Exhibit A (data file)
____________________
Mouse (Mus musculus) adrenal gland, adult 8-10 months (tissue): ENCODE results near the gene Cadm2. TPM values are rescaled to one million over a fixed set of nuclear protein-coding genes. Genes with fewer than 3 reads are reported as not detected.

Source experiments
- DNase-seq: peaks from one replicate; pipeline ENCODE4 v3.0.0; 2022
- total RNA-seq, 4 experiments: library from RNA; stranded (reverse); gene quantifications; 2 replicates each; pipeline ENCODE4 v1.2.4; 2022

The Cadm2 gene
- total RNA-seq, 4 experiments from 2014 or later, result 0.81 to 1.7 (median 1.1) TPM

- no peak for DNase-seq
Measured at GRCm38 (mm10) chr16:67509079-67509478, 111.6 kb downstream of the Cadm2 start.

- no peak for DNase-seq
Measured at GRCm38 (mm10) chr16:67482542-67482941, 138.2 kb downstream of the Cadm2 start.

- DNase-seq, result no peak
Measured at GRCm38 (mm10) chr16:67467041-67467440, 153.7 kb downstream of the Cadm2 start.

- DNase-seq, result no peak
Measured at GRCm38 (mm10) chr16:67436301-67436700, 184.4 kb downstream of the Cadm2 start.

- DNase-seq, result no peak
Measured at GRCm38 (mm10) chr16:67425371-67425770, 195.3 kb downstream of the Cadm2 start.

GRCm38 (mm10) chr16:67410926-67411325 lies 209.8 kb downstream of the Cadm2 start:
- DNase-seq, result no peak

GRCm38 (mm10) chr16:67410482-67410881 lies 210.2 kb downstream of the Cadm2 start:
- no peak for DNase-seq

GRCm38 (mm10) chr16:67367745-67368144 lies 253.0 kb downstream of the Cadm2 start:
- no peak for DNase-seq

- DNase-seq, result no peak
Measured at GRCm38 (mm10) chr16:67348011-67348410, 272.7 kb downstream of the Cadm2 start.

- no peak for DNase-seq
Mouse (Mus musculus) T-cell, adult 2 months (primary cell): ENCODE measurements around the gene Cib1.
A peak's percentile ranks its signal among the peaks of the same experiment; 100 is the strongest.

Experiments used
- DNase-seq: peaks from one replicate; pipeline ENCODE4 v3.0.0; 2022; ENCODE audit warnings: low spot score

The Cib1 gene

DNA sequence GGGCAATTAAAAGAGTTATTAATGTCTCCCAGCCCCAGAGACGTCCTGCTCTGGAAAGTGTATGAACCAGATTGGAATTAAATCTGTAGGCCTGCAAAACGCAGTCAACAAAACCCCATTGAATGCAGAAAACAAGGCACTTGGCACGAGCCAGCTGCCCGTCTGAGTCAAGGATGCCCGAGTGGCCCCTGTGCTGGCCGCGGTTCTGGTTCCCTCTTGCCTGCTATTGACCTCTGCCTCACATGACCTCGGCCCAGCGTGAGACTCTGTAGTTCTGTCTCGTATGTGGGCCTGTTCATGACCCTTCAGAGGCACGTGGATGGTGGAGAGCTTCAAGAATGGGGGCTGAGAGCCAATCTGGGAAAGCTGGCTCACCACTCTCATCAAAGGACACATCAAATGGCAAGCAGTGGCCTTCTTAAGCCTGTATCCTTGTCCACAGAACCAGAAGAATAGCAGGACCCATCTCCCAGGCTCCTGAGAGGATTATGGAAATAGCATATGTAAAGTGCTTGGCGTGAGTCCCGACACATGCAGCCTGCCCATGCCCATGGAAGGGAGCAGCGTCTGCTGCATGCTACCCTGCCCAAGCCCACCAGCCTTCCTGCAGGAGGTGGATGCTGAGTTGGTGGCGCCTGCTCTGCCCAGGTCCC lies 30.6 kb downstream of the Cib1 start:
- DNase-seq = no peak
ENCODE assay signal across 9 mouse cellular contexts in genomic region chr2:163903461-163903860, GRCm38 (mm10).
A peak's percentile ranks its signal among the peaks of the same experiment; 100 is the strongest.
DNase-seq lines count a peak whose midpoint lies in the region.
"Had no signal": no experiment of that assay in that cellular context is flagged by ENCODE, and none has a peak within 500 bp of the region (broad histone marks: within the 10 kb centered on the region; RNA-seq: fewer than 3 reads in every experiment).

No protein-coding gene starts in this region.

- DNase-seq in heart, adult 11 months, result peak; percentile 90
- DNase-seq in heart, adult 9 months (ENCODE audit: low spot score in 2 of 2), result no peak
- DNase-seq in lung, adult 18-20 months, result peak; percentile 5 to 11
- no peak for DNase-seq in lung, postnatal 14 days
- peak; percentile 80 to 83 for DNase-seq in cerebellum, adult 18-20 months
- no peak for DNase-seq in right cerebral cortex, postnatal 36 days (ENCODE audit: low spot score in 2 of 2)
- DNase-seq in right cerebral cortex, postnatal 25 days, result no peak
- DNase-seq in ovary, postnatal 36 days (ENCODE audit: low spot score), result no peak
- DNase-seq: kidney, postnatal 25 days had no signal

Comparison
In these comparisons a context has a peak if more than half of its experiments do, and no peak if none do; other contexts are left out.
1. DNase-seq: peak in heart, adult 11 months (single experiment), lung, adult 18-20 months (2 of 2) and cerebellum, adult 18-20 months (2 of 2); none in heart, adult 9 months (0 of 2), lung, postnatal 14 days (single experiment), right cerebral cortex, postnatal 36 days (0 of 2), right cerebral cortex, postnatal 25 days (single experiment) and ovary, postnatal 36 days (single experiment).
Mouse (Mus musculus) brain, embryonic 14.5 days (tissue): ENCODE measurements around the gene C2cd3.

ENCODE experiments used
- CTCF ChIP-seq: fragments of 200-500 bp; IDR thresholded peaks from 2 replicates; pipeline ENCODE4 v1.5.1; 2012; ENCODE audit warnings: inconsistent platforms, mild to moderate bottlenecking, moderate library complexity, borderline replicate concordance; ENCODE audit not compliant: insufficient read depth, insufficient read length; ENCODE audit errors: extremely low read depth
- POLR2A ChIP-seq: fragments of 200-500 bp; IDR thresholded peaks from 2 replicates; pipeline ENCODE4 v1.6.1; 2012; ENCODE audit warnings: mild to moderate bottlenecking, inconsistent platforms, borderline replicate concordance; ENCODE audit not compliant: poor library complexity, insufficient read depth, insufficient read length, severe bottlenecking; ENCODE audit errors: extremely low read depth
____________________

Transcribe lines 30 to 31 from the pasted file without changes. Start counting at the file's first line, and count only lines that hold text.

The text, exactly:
The Cib1 gene

DNA sequence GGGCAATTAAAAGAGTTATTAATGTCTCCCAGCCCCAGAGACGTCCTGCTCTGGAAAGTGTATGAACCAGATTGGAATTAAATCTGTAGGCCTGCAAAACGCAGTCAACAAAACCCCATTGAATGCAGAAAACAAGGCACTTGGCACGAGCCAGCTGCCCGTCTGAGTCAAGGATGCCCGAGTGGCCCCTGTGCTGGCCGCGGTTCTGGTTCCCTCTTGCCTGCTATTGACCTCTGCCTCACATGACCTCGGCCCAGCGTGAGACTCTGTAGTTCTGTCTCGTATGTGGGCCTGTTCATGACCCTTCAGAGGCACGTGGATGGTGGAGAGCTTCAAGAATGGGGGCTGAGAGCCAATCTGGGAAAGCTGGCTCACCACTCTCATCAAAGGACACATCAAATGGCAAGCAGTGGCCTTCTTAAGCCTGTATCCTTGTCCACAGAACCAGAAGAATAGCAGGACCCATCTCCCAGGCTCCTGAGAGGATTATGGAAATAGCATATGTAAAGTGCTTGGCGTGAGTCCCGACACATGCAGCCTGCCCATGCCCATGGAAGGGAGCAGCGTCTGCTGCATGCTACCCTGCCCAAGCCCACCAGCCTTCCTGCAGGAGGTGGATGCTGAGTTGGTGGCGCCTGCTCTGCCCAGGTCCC lies 30.6 kb downstream of the Cib1 start: